Alabama becomes the latest state to crack down on "fake" service animals. The state of Alabama will join 26 other states with laws that criminalize the fraudulent presentation of pets as service animals (two other states have related laws). The overall goal of these laws is to deter people from using their pets to gain access or receive benefits reserved for disabled individuals using trained service animals. As such, the penalty may be a relatively small fine or misdemeanor, depending on the state. Other states like Rhode Island and Montana have pending bills on fake service animals. See our Map of Fraudulent Service Animal Laws.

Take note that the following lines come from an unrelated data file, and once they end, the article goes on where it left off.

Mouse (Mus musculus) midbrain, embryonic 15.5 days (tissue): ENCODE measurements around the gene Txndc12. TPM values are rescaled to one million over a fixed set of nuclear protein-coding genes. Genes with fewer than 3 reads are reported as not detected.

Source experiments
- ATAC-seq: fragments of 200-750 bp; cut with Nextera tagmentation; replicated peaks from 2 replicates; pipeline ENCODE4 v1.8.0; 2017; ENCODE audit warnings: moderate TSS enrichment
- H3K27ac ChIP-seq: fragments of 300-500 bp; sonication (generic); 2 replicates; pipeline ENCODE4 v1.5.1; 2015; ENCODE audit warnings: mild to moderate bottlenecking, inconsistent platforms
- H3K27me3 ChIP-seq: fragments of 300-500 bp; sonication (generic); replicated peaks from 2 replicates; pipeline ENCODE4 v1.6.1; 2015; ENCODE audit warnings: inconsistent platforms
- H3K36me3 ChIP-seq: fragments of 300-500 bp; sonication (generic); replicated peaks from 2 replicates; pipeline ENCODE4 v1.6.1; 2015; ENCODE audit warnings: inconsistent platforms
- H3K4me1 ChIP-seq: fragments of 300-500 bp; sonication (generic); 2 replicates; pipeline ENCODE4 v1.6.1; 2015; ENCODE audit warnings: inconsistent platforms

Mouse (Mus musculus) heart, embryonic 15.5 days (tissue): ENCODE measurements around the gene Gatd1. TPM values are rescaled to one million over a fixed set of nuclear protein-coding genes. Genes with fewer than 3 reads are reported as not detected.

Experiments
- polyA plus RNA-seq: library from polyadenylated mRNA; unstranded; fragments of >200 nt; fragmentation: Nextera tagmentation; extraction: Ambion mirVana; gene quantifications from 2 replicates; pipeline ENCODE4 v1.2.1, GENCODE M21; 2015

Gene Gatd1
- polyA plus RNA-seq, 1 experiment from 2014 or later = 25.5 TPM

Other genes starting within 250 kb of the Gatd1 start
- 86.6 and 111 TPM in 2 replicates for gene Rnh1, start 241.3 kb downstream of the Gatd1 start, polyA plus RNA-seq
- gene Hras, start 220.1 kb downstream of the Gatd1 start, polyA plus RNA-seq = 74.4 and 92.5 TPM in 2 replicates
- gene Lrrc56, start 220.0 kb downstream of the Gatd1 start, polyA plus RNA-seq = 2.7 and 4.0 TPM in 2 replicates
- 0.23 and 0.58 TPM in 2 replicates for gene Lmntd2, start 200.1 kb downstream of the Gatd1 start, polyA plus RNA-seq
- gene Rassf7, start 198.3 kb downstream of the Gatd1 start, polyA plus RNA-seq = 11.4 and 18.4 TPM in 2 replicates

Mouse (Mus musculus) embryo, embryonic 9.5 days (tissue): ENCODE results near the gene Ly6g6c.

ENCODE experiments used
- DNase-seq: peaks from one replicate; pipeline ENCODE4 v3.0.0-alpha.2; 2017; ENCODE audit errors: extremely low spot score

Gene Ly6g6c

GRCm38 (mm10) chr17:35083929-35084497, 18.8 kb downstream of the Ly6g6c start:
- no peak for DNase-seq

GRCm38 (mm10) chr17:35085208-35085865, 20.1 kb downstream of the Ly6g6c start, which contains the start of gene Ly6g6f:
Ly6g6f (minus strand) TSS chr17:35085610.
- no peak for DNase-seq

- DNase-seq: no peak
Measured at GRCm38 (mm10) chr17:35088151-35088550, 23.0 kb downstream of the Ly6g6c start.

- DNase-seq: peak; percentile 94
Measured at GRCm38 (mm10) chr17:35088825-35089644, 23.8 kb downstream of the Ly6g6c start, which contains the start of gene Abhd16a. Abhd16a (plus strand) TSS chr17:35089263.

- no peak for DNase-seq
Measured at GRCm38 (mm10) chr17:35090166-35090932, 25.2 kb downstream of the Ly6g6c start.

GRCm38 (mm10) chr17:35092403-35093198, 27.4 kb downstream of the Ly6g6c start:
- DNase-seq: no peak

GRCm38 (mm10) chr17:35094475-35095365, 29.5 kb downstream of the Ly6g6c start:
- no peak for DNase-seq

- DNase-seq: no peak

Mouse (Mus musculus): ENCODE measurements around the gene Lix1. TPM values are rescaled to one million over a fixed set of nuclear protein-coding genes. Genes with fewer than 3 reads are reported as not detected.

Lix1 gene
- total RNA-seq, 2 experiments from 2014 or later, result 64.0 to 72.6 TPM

Feral cats not "domestic animals" for purposes of insurance policy exclusion. Goldberger v. State Farm Fire & Cas. Co., --- P.3d ----, 2019 WL 3792803 (Ariz. Ct. App. Aug. 13, 2019). Plaintiffs Goldbergers owned residential rental property insured by State Farm Fire and Casualty Company under a rental dwelling policy. After the lower court granted State Farm’s motion to dismiss plaintiffs’ suit for breach of contract and insurance bad faith based on an exclusion for damage by “domestic animals,” this appeal followed. The appellate court agreed with the Goldbergers that “domestic animals” is reasonably susceptible to two interpretations: (1) a species-based definition that says that domestic animals belong to a broader class of animals that have been domesticated at some point in history; and (2) an individualized definition that says that domestic animals are animals that are kept by a person for various purposes, including as pets. The Court ultimately decided that the individualized definition makes more sense in terms of the insurance policy itself as well as case law. Domestic animals encompass animals that are subject to the care, custody, and control of a person. On the facts alleged in the complaint alone, the Court could not say that the tenant was keeping the feral cats in such a manner that the exclusion would preclude coverage. The court therefore resolved all reasonable inferences in the Goldberger’s favor and presumed that the cats were feral. The Court reversed the superior court’s order dismissing the Goldberger’s complaint and remanded for further proceedings consistent with the opinion.